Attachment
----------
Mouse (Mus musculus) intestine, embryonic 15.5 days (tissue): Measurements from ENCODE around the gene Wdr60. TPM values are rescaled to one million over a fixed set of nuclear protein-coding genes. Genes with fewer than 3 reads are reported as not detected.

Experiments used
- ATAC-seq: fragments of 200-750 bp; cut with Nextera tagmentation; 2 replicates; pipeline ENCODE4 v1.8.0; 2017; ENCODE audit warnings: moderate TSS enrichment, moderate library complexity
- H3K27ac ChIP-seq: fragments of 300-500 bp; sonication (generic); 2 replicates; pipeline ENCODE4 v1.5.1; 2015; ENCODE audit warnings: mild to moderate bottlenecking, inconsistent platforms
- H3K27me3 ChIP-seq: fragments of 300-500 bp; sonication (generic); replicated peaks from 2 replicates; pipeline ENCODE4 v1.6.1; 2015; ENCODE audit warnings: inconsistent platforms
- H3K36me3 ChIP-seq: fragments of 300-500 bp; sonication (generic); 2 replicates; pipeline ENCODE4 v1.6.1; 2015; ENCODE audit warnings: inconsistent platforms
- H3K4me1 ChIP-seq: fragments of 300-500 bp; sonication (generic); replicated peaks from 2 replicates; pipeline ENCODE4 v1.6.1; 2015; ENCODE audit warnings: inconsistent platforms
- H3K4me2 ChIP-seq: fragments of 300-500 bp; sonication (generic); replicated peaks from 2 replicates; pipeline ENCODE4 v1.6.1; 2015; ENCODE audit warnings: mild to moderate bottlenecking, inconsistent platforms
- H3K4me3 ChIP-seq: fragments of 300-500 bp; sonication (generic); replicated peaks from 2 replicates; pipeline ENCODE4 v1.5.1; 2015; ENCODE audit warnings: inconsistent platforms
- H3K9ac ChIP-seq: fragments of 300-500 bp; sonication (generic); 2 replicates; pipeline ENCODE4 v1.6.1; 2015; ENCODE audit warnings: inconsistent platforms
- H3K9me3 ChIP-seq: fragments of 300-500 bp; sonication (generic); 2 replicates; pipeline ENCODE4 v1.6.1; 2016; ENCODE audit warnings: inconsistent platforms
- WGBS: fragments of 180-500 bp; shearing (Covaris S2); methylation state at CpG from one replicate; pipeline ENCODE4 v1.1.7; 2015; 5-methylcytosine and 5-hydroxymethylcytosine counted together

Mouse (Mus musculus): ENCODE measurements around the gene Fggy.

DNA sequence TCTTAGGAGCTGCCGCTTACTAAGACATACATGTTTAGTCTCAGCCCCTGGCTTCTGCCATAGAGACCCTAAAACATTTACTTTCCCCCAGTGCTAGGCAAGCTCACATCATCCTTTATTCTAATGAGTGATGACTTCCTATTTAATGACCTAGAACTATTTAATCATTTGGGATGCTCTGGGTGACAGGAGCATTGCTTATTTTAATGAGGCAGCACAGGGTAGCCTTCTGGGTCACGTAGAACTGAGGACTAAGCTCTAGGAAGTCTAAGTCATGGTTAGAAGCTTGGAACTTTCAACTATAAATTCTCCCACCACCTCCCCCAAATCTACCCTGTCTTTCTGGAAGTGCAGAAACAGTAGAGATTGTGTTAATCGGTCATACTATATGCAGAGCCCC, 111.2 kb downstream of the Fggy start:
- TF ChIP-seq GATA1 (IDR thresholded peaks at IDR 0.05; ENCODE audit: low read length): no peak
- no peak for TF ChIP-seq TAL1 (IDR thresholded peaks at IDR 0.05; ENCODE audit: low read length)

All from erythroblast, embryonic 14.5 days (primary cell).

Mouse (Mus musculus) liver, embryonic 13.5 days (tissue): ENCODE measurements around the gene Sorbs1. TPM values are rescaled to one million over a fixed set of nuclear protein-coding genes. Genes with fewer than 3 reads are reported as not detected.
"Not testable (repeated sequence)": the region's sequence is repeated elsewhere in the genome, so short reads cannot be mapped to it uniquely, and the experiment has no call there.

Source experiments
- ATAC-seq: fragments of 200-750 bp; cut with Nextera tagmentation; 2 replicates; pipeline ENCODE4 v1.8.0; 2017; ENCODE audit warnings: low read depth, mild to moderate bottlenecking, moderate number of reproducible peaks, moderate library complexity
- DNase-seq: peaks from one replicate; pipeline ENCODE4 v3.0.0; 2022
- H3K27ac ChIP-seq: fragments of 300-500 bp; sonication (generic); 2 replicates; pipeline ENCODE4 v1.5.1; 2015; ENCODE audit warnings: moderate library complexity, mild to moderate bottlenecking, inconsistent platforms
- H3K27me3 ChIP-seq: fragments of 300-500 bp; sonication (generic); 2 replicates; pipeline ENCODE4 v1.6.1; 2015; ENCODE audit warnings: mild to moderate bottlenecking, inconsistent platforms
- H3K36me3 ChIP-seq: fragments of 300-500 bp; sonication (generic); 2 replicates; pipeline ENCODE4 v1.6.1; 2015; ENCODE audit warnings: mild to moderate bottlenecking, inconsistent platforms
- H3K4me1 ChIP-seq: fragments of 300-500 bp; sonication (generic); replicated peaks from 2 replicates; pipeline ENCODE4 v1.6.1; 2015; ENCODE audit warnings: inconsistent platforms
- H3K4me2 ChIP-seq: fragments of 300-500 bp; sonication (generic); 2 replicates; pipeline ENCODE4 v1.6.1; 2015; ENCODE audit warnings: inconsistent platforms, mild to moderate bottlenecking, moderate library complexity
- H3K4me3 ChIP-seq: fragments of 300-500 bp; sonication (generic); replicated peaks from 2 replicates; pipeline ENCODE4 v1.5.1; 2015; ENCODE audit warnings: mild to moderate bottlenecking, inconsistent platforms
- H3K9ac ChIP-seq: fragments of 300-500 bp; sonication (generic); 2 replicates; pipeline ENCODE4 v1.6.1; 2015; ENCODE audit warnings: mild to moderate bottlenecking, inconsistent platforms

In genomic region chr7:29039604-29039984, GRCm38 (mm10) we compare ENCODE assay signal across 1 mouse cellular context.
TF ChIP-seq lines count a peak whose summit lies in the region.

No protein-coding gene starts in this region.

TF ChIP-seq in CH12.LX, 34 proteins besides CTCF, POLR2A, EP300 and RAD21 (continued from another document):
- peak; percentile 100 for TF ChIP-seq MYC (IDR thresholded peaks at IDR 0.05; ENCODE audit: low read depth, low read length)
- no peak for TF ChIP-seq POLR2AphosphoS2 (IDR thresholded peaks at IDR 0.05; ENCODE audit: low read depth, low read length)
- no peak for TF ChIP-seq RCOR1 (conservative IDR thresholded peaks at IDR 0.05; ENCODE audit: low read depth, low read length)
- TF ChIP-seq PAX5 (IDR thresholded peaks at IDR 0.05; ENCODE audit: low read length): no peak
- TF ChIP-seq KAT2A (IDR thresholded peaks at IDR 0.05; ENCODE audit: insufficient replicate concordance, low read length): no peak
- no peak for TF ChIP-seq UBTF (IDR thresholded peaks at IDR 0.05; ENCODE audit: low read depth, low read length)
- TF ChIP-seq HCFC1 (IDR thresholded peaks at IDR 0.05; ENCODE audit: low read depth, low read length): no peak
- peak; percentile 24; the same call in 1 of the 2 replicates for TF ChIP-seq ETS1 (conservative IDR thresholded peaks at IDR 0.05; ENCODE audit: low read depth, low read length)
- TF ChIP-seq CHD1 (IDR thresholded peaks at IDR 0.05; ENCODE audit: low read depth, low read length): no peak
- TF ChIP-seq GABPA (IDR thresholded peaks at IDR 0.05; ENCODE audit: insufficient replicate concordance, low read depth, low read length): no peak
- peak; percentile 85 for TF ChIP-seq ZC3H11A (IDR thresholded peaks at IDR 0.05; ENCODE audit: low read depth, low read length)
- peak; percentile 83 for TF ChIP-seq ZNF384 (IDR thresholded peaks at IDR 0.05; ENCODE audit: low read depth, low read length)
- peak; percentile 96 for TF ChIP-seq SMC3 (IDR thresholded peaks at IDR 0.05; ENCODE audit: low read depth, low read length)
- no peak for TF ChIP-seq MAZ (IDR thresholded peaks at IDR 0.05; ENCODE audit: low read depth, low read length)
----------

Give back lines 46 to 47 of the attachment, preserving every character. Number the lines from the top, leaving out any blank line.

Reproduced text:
- peak; percentile 96 for TF ChIP-seq SMC3 (IDR thresholded peaks at IDR 0.05; ENCODE audit: low read depth, low read length)
- no peak for TF ChIP-seq MAZ (IDR thresholded peaks at IDR 0.05; ENCODE audit: low read depth, low read length)